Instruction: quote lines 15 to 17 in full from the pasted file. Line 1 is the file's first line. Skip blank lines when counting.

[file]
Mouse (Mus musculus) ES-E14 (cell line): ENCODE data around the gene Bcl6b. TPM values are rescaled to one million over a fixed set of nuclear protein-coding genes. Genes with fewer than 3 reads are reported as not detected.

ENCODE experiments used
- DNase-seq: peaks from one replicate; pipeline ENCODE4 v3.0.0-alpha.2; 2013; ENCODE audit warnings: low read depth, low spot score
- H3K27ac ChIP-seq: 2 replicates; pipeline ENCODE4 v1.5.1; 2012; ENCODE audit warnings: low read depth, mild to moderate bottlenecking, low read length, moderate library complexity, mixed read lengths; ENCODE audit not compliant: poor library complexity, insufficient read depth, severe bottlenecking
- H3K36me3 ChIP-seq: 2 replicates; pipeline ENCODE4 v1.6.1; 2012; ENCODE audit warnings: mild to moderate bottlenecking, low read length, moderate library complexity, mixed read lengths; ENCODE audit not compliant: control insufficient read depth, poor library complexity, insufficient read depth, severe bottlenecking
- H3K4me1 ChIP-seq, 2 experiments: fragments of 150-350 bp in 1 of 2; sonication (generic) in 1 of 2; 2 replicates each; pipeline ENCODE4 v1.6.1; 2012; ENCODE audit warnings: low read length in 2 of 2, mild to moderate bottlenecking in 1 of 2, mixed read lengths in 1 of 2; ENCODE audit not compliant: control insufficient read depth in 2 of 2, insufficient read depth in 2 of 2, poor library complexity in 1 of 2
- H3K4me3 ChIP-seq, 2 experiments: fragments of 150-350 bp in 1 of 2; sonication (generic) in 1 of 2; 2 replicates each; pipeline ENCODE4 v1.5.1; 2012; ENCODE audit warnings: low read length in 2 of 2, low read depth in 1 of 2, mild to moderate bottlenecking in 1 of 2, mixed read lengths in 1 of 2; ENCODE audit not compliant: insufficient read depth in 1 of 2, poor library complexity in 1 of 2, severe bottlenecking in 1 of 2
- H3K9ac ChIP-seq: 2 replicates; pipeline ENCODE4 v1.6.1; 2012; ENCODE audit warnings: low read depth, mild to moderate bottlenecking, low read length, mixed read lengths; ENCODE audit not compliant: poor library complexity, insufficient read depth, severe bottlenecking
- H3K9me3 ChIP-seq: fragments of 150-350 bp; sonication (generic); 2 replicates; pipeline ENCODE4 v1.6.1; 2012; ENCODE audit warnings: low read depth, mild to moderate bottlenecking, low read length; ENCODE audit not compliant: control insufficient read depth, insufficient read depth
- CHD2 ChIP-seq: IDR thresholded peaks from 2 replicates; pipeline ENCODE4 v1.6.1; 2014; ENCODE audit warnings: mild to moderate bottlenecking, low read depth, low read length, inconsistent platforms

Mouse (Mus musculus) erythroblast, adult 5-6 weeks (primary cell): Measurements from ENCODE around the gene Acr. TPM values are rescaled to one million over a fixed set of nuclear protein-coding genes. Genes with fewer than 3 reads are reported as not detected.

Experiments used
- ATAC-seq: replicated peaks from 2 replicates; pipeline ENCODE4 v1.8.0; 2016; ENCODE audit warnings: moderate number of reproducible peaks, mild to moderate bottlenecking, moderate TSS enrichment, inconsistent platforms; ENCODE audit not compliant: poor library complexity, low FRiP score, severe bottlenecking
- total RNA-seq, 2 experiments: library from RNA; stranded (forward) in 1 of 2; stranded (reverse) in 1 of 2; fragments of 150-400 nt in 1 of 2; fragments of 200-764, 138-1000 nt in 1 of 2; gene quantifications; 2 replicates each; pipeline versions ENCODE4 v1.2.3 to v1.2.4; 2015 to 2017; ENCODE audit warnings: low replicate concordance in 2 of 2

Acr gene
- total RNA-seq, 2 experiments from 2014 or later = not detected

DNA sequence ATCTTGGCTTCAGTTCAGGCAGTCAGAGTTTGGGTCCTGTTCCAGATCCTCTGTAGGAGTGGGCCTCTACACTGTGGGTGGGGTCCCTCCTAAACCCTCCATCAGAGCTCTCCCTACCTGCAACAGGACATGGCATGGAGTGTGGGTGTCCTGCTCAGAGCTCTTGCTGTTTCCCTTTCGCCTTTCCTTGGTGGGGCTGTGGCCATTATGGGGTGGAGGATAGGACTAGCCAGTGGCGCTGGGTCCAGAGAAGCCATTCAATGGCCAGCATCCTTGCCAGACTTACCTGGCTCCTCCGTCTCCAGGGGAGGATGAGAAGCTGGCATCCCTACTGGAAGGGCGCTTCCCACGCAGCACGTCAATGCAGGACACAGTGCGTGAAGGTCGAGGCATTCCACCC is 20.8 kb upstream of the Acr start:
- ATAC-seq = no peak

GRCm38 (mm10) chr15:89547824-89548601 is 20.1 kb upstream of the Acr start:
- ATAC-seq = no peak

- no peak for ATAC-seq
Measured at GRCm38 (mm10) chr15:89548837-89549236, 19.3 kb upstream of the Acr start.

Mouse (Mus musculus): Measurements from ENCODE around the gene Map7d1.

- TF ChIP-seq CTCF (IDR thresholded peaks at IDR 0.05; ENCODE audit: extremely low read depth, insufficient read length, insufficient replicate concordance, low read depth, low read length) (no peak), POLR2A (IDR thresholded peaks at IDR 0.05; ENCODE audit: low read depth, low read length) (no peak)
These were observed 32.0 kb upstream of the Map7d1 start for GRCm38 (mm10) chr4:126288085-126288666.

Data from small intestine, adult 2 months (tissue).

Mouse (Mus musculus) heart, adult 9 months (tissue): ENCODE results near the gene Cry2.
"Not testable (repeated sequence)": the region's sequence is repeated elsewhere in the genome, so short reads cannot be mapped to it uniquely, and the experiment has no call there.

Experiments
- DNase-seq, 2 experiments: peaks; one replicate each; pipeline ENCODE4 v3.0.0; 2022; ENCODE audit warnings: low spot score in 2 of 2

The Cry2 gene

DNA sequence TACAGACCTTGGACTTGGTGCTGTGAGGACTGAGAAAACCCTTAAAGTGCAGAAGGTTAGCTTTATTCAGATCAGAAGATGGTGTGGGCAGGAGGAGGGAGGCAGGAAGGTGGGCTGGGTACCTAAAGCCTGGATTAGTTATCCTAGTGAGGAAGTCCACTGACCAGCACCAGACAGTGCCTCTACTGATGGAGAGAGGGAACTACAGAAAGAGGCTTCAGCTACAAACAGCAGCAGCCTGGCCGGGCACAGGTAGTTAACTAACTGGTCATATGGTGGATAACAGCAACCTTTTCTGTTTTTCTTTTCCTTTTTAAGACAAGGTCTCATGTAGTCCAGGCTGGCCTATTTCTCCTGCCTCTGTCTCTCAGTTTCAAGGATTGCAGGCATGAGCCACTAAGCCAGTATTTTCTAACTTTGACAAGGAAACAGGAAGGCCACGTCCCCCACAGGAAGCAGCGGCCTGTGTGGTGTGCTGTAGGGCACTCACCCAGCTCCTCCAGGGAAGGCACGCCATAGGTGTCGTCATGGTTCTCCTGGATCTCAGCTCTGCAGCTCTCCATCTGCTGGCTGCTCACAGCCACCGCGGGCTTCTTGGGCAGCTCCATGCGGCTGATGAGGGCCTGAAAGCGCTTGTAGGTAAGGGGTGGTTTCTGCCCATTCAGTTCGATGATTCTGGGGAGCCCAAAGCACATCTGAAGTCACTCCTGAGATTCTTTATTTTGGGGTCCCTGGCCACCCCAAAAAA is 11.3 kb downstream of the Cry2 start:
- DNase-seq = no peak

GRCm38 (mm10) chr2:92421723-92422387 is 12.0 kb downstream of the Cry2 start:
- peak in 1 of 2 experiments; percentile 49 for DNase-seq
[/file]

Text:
Acr gene
- total RNA-seq, 2 experiments from 2014 or later = not detected

DNA sequence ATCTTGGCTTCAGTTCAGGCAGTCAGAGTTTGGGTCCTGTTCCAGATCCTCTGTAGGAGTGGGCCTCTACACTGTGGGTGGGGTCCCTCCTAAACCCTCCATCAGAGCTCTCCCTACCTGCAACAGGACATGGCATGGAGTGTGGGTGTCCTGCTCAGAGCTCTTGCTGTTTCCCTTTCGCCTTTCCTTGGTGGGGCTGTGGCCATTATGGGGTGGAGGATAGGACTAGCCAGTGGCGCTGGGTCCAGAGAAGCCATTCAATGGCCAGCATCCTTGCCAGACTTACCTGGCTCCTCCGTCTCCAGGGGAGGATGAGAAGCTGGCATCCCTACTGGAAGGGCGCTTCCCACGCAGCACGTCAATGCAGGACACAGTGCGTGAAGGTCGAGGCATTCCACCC is 20.8 kb upstream of the Acr start: